"France . . . would never be the Arkansas of a United Europe"
Arkansas made the international news, belatedly, of course. . . . as in years belatedly!
Tom Buhrow, an evening news anchor for ARD, one of Germany's television networks, reports in "We've Waited Too Long for Europe" (IHT, April 27, 2010) that just prior to the expansion of the European Union, European politicians realized "that deciding by consensus would not work any longer, and a real federation was discussed . . . [b]ut Jacques Chirac, then president of France, said his country would never be the Arkansas of a United Europe" (emphasis mine). Upon being "told that France could be California, he said this too would never happen."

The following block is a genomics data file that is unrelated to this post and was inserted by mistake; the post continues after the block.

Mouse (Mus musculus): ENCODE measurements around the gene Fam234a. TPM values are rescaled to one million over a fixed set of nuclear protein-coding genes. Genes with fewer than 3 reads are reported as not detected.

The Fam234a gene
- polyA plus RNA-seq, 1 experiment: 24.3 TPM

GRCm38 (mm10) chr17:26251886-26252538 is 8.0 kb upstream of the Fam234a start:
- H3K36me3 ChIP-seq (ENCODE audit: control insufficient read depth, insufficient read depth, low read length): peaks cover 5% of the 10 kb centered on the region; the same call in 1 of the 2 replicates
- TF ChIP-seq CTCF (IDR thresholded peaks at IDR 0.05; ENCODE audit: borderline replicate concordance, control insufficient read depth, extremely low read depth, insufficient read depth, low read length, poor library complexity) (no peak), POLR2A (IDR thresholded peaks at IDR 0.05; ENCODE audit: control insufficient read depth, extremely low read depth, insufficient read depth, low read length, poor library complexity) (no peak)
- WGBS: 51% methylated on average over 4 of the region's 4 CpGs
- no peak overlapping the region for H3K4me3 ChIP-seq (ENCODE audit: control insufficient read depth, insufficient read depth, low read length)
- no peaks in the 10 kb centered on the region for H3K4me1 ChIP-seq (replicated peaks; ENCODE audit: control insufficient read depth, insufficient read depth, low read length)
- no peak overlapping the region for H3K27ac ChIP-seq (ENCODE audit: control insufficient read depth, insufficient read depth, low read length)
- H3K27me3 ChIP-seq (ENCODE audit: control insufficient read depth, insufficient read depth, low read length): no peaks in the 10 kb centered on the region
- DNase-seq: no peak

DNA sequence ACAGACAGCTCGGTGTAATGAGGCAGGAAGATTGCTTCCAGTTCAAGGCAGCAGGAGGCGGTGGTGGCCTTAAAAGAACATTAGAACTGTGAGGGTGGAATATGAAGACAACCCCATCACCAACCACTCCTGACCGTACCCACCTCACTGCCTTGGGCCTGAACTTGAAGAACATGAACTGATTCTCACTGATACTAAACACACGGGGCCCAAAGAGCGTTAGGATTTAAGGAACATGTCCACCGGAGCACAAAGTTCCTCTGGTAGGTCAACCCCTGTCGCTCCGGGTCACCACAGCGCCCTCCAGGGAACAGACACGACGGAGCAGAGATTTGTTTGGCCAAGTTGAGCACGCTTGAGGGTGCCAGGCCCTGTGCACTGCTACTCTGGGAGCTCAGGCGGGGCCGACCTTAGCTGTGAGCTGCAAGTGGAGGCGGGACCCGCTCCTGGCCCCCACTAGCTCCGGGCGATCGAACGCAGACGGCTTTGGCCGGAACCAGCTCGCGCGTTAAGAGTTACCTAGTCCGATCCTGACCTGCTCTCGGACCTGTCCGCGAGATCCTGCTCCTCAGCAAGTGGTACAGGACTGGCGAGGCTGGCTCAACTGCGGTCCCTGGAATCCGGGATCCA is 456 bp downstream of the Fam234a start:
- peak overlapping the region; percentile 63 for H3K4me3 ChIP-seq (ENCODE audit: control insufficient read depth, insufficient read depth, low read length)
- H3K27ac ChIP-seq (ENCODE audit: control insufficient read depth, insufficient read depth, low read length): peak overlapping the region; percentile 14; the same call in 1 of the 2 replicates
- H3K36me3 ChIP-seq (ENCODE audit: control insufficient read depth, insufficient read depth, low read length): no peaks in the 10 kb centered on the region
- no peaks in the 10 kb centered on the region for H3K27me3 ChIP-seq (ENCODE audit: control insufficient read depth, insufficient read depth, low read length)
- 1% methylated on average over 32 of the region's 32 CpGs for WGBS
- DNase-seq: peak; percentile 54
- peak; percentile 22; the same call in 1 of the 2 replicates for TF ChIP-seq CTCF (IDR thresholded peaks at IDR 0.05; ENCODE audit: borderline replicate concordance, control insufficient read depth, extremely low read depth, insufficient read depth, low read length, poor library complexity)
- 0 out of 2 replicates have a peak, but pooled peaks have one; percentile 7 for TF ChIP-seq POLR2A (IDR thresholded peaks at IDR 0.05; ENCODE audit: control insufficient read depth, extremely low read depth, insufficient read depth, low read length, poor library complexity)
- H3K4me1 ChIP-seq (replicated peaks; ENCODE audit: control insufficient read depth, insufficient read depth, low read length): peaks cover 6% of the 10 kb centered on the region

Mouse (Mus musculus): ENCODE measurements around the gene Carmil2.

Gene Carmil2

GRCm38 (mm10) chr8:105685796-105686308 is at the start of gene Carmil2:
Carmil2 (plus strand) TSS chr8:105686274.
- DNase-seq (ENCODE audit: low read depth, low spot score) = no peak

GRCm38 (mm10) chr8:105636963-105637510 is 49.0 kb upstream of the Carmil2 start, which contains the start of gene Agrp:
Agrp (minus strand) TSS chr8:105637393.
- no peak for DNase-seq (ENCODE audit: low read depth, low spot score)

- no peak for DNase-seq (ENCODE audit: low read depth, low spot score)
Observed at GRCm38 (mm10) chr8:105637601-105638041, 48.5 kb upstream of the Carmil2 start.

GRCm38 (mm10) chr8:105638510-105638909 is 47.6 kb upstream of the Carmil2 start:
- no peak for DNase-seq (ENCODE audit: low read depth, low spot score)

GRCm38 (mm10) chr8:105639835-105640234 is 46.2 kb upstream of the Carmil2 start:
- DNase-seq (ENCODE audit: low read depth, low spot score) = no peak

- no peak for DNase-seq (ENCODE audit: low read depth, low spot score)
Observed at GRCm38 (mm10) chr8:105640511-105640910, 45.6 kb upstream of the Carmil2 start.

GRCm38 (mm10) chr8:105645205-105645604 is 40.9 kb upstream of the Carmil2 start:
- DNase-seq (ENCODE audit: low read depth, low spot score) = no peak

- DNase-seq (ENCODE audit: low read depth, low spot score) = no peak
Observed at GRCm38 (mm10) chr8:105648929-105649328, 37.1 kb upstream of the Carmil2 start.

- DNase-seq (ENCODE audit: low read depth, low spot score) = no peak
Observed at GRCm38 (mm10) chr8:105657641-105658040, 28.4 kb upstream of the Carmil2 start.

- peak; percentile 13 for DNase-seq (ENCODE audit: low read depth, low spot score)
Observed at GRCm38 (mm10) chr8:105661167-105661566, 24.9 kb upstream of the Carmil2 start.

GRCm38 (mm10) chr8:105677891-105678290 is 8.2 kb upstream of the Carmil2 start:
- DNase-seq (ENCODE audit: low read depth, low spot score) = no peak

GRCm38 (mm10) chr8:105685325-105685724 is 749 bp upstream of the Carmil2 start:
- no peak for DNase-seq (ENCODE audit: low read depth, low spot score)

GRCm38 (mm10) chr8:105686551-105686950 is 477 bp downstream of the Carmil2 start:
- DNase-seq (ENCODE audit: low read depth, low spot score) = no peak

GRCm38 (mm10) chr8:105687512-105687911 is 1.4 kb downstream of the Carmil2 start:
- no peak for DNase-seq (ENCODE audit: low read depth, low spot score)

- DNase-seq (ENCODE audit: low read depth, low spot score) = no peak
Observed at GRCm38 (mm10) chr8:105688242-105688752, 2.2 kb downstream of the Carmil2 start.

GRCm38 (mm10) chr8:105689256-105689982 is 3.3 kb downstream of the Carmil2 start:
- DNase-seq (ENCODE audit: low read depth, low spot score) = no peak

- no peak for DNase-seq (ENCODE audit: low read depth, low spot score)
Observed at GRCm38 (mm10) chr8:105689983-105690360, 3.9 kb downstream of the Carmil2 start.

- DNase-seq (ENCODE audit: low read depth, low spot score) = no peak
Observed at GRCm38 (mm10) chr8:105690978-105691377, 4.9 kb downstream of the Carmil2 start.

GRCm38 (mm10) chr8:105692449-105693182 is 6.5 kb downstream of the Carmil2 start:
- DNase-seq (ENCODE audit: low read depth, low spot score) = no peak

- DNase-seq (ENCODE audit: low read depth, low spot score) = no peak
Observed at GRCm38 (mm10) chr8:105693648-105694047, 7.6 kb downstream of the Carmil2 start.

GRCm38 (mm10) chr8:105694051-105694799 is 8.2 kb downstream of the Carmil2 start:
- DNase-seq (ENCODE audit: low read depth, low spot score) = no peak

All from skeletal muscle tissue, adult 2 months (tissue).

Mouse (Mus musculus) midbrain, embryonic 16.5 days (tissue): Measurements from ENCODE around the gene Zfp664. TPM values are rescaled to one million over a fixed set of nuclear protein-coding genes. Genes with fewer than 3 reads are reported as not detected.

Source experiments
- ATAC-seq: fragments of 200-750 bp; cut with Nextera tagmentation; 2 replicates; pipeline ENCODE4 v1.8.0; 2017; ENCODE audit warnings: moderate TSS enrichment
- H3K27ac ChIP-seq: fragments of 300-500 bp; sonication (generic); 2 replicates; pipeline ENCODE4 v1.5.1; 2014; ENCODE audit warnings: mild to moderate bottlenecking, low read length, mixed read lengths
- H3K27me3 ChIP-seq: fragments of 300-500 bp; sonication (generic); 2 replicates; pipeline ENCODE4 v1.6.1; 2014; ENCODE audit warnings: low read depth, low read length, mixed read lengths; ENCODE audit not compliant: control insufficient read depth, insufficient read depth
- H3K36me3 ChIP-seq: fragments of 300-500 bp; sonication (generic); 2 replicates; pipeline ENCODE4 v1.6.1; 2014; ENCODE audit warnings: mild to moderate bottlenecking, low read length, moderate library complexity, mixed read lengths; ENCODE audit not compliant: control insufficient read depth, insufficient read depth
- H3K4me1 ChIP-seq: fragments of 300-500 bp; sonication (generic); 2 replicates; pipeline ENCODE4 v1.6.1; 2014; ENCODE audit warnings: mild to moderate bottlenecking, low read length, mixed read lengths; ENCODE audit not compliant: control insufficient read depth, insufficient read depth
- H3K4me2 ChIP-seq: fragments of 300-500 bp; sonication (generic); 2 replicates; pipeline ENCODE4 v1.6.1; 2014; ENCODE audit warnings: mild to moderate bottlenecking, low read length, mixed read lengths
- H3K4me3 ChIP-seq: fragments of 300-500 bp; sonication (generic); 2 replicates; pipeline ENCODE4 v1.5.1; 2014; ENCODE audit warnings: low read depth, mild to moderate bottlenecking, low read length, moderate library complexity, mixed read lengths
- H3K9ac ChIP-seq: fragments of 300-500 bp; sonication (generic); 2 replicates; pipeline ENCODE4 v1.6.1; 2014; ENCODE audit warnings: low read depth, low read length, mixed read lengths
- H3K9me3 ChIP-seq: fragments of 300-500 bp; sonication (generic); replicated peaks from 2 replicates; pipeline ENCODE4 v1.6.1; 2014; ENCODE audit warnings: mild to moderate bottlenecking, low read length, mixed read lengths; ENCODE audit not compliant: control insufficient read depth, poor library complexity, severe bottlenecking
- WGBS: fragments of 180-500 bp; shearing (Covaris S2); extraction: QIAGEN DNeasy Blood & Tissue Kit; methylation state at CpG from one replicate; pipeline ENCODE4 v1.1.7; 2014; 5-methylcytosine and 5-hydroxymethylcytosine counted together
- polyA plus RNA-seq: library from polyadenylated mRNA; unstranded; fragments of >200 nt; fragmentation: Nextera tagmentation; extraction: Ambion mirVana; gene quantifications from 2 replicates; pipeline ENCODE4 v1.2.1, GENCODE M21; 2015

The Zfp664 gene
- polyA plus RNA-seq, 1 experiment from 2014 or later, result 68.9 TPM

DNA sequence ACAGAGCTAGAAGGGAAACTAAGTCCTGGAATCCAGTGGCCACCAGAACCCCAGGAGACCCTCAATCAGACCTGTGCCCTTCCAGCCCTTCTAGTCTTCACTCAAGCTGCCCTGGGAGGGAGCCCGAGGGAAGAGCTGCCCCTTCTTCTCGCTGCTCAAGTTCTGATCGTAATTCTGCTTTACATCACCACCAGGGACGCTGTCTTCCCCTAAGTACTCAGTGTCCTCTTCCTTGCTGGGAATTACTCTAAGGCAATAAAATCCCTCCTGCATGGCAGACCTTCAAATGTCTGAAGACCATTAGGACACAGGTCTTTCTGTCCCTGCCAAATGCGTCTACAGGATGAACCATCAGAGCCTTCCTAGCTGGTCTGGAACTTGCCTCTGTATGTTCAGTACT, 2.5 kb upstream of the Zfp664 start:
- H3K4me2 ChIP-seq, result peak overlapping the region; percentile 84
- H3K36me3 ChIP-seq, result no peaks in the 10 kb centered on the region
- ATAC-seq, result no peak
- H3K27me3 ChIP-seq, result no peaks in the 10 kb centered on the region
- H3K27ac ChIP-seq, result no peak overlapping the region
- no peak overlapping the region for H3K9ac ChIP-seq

Well, as irony would have it, the California got the Austrians, France got the Maghrebines, Germany got the Ottomans, but Arkansas is still free of occupation, thank God!
But, more seriously, what did Chirac mean? That in a United States of Europe, France would be poor, isolated, uninfluential, and the butt of hillbilly jokes even if Chirac himself were the Euro-President?
I suppose that's all true of Arkansas if not of France, but isolation has its charms, as the above photo reveals . . .